10 Amazing Foods for Kids
The clear winner because every serving packs a big dose of lycopene, an antioxidant associated with lower rates of cancer and heart disease. Tomatoes also contain loads of vitamin C and a fair amount of fiber. If your child won't eat them fresh, chunked, or sliced in a salad, try lightly grilling them with a little olive oil -- lycopene absorption is actually greater when tomatoes are cooked.
Next-best choice: Carrots, for the beta-carotene, which converts to vitamin A in the body, and because kids love the crunchy texture.
Picky-eater idea: Go for tiny grape tomatoes, which are sweeter (remember to cut them up for toddlers). Try a creative presentation: Your child won't be able to resist a grape-tomato caterpillar.
Serve fortified bread so your kids will be getting iron, vitamins, magnesium, and zinc as well as fiber. Check the label -- whole-wheat flour should be listed as the first ingredient. One way to get kids to branch out from white is to serve whole-wheat bread toasted and topped with melted cheese.
Next-best choice: Brown rice, which has more than three times the fiber of white and twice as much vitamin B6. Instant is fine. You lose a small amount of fiber, but it's still healthier than white rice.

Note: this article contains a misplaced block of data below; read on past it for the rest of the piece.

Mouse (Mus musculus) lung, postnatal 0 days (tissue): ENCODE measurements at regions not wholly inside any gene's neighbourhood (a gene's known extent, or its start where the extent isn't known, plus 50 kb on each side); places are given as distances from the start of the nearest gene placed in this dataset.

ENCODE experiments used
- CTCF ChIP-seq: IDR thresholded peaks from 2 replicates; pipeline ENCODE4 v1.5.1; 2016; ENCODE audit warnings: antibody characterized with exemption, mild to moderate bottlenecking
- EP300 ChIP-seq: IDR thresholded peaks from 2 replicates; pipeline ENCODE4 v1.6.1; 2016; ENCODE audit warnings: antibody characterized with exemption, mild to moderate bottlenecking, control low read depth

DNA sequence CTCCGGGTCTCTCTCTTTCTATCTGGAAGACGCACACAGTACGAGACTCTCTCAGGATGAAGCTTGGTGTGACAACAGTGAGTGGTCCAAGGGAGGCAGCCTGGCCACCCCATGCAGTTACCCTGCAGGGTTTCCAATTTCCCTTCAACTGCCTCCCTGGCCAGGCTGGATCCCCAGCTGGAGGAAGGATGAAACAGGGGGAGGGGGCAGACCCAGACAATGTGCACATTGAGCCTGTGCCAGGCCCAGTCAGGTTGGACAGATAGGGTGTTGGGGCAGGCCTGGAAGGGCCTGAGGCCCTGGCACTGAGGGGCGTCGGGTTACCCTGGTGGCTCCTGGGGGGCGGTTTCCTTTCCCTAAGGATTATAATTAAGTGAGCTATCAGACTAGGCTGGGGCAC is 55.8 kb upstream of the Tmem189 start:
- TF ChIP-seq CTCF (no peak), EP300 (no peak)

Picky-eater idea: Use cookie cutters to make finger sandwiches in fun shapes. Your toddler will be so excited to eat a giraffe PB&J, she may not notice that the bread is a darker color.
These tiny nutritional powerhouses are bursting with vitamin C and folic acid, minerals (including potassium), fiber, and disease-fighting phytochemicals, shown to help prevent cancer, heart disease, diabetes, and high blood pressure. Wow! Plus, kids like to eat them -- sprinkled with a bit of sugar,
topped with whipped cream, added to muffins and pancakes, or plopped into oatmeal, yogurt, or cottage cheese.
Next-best choice: Cantaloupe, which ranks nearly as high in phytochemicals and is just as nutritionally good for you as blueberries. Use a melon baller to scoop out a bowlful.
Picky-eater idea: Even kids who won't touch fresh berries think frozen ones are a treat.
Jam-packed with vitamin A and folic acid, it'll also provide some vitamin C and iron. If your child turns up her nose at spinach, get creative. Dress it up (sprinkle Parmesan cheese on top) or sneak it into her favorite dishes -- baked into lasagna or meat loaf, pureed into tomato sauce, or layered in a sandwich instead of lettuce.
Next-best choice: Edamame, or soy beans, which are loaded with protein, calcium, phosphorus, and vitamin C, plus a little fat. Kids love pushing the nutty-flavored peas out of the pods and into their mouths.
Picky-eater idea: A no-fail way to get 'em to eat the green stuff? Believe it or not, baked into brownies. Visit parents.com for our popular "They'll never know there's spinach in it!" brownie recipe.
This ready-to-eat staple can be incredibly healthy, especially since virtually all major cereal brands are fortified with vitamins and minerals. Choose whole-grain options (an easy way to include much-needed fiber in kids' diets) like Cheerios or shredded wheat, and avoid brands with high sugar content -- sugar (including high-fructose corn syrup, maltose, dextrose, and honey) shouldn't be one of the first few ingredients. Bonus: Kids are far more likely to meet their calcium needs if they drink milk with cereal. Opt for whole milk if your kid is under 2 and low-fat for an older child.